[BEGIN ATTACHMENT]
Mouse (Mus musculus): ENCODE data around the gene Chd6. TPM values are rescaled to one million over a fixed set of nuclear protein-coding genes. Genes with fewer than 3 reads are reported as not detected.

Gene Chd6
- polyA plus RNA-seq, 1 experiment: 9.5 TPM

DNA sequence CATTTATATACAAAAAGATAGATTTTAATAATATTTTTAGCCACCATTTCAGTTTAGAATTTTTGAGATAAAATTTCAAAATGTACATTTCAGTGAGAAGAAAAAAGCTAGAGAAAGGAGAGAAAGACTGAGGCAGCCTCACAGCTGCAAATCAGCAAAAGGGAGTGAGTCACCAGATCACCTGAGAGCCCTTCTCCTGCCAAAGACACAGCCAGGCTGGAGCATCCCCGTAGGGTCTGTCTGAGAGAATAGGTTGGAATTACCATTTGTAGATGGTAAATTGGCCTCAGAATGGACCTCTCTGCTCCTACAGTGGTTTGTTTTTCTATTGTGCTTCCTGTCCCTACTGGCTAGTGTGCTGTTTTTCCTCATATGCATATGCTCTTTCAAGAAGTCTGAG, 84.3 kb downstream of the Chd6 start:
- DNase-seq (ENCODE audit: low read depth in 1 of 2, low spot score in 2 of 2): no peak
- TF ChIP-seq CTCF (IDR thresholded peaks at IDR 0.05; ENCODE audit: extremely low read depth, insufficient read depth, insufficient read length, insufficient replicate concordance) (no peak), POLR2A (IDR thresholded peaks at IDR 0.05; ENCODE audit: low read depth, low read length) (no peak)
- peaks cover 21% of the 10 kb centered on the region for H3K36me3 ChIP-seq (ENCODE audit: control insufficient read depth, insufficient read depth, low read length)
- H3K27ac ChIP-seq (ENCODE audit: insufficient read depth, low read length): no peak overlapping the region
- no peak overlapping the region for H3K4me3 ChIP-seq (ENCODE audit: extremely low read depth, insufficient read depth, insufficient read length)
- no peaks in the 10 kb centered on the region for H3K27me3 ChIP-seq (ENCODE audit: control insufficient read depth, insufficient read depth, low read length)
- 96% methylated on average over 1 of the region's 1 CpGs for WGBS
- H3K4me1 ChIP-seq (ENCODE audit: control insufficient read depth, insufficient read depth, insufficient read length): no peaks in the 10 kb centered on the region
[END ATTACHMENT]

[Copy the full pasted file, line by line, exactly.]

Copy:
Mouse (Mus musculus): ENCODE data around the gene Chd6. TPM values are rescaled to one million over a fixed set of nuclear protein-coding genes. Genes with fewer than 3 reads are reported as not detected.

Gene Chd6
- polyA plus RNA-seq, 1 experiment: 9.5 TPM

DNA sequence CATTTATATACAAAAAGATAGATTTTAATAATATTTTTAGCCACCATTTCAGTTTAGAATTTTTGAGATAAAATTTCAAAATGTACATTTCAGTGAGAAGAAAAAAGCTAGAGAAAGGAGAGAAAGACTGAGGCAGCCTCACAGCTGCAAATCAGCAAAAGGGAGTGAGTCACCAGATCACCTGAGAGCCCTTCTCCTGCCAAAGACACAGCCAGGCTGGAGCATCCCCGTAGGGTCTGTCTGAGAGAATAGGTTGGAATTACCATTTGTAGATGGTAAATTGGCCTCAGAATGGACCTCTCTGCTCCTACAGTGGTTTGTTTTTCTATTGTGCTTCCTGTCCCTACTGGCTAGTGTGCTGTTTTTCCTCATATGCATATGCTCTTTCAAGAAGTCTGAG, 84.3 kb downstream of the Chd6 start:
- DNase-seq (ENCODE audit: low read depth in 1 of 2, low spot score in 2 of 2): no peak
- TF ChIP-seq CTCF (IDR thresholded peaks at IDR 0.05; ENCODE audit: extremely low read depth, insufficient read depth, insufficient read length, insufficient replicate concordance) (no peak), POLR2A (IDR thresholded peaks at IDR 0.05; ENCODE audit: low read depth, low read length) (no peak)
- peaks cover 21% of the 10 kb centered on the region for H3K36me3 ChIP-seq (ENCODE audit: control insufficient read depth, insufficient read depth, low read length)
- H3K27ac ChIP-seq (ENCODE audit: insufficient read depth, low read length): no peak overlapping the region
- no peak overlapping the region for H3K4me3 ChIP-seq (ENCODE audit: extremely low read depth, insufficient read depth, insufficient read length)
- no peaks in the 10 kb centered on the region for H3K27me3 ChIP-seq (ENCODE audit: control insufficient read depth, insufficient read depth, low read length)
- 96% methylated on average over 1 of the region's 1 CpGs for WGBS
- H3K4me1 ChIP-seq (ENCODE audit: control insufficient read depth, insufficient read depth, insufficient read length): no peaks in the 10 kb centered on the region